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Archive for Tuesday, November 25, 1997

SPECIAL SCOPE REVEALS VOCAL WOES

November 25, 1997

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New equipment at Lawrence Memorial Hospital helps doctors quickly find the cause of problem vocal cords.

Open wide, here comes the strobe light.

A new tool at Lawrence Memorial Hospital is helping doctors get to the bottom of throat and vocal cord problems.

The machine, a laryngeal video stroboscope, enables doctors to have a clear picture of problems that are difficult to see with regular lights.

"This an intense light source with a telescope that magnifies and provides a bright view of vocal cords," said Dr. Lee Reussner of Lawrence Otolaryngology Associates, who has used the machine with several patients.

Here's how it works: A patient's mouth is first numbed with a special spray.

The stroboscope is then placed down the person's throat. The scope has a strobe light that can be tuned to match the frequency of vocal cords.

Because vocal cords move at 100 to 1,000 times per second when a person is talking or singing, it is difficult to see whether the cords are moving in a normal way.

As the patient says "ahh" in various frequencies, the strobe light on the scope can be put in sync with the vibrations of the vocal cords, making the cords appear to be still, even though they are moving.

The strobe light also can be put slightly out of phase to make the vocal cords appear to move in slow motion.

By observing the vocal cords in this manner, Reussner said, doctors are able to tell almost immediately if there is a problem.

"Usually it just takes one time" on the machine, said Dr. Stephen Segebrecht, another physician who has used it. "We can tell right away if there is a problem."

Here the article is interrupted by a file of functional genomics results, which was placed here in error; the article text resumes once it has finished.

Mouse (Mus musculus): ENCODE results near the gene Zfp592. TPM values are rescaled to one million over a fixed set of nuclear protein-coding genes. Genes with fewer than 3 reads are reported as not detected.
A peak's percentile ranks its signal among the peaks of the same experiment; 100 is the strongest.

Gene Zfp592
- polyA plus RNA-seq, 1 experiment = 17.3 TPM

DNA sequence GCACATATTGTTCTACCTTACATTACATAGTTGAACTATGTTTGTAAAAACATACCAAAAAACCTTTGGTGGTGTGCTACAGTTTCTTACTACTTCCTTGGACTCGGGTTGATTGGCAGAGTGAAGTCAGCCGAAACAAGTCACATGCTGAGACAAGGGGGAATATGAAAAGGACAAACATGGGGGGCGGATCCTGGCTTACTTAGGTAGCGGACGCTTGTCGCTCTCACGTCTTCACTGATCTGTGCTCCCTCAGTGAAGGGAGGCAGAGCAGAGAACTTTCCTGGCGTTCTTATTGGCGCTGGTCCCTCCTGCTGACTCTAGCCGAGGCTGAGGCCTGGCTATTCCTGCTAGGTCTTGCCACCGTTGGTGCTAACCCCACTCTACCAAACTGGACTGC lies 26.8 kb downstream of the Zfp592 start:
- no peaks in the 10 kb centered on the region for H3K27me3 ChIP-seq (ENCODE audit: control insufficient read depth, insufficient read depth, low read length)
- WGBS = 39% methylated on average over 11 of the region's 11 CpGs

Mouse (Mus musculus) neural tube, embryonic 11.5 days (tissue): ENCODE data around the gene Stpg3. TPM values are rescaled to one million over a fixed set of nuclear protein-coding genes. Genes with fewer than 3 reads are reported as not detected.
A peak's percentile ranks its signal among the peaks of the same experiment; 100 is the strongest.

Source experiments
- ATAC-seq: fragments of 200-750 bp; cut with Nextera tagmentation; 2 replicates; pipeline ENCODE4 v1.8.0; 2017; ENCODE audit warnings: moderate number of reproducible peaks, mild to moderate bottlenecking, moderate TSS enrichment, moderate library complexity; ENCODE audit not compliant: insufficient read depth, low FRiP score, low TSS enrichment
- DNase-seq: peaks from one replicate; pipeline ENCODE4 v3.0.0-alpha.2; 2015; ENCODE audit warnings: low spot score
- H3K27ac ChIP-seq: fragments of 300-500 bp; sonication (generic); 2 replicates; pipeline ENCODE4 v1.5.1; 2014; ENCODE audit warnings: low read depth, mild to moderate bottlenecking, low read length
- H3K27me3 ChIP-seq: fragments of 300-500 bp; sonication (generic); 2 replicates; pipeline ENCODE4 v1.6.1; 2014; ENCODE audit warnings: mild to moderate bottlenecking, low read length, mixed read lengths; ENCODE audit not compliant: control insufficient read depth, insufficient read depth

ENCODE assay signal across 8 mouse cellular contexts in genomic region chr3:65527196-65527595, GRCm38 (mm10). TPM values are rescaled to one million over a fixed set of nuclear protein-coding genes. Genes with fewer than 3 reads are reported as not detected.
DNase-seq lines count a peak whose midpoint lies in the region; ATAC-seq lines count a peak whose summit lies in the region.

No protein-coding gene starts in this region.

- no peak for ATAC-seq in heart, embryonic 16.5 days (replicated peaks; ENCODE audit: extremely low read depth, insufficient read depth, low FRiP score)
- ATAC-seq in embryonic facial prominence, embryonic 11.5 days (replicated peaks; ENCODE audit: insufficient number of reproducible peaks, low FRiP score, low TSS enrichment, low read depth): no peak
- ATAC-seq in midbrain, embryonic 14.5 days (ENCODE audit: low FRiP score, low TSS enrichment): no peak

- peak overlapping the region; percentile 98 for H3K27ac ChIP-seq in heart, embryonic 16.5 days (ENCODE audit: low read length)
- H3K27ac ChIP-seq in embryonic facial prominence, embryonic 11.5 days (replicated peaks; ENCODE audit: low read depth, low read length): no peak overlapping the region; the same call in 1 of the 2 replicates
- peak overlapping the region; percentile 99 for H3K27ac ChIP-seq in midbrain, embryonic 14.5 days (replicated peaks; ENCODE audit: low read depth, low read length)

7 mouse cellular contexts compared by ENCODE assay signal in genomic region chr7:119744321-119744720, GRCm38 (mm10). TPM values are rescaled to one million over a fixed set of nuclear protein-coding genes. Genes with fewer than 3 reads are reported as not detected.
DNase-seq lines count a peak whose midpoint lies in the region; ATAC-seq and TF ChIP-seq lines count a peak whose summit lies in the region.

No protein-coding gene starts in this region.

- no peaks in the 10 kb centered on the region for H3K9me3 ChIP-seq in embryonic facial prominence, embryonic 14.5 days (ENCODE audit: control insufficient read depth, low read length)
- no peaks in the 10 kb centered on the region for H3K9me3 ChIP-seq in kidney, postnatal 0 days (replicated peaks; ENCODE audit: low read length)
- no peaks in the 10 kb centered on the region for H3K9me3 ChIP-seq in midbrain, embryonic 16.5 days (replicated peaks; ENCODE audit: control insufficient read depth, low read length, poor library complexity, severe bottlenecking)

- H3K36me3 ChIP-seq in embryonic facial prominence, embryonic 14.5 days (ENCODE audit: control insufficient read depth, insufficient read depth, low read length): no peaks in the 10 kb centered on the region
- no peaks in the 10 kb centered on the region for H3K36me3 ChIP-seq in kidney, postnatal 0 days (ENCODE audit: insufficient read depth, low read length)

Polyps or other abnormalities that can affect vocal cords can then be pinpointed, and doctors can judge whether surgery is required.

Vocal cords and other areas of the throat are displayed on video monitors while the scope is in use.

A computer, VCR and camera attached to the scope also enable doctors to produce videos and still photographs of the vocal movements.

LMH, which acquired the machine in August, is one of only a handful of hospitals in the area with such a device, doctors said.

Peggy Deseure, a 40-year-old editor for a Kansas City, Kan., community newspaper, was one of the first patients to use the new machine.

She started having voice problems in April.

"I couldn't sing, I couldn't talk, I couldn't do anything," she said.

She had surgery in September after an exam with the machine in August.

"I can't tell you what a difference (the machine) made. When (Reussner) used the stroboscope he could see a polyp that he couldn't see with another scope.

"They found it immediately," she said. "I am so grateful they did. My voice is like night and day. I wouldn't be able to sing or do a lot of other things. It's just a miracle."

The doctors aren't sure how many people could be helped by the machine, but they say the numbers are high.

"There are a tremendous amount of people with vocal problems," Reussner said. "Nearly everyone who does a lot of talking or singing has problems at some point."

-- Mike Dekker's phone message number is 832-7187. His e-mail address is dekker@ljworld.com.

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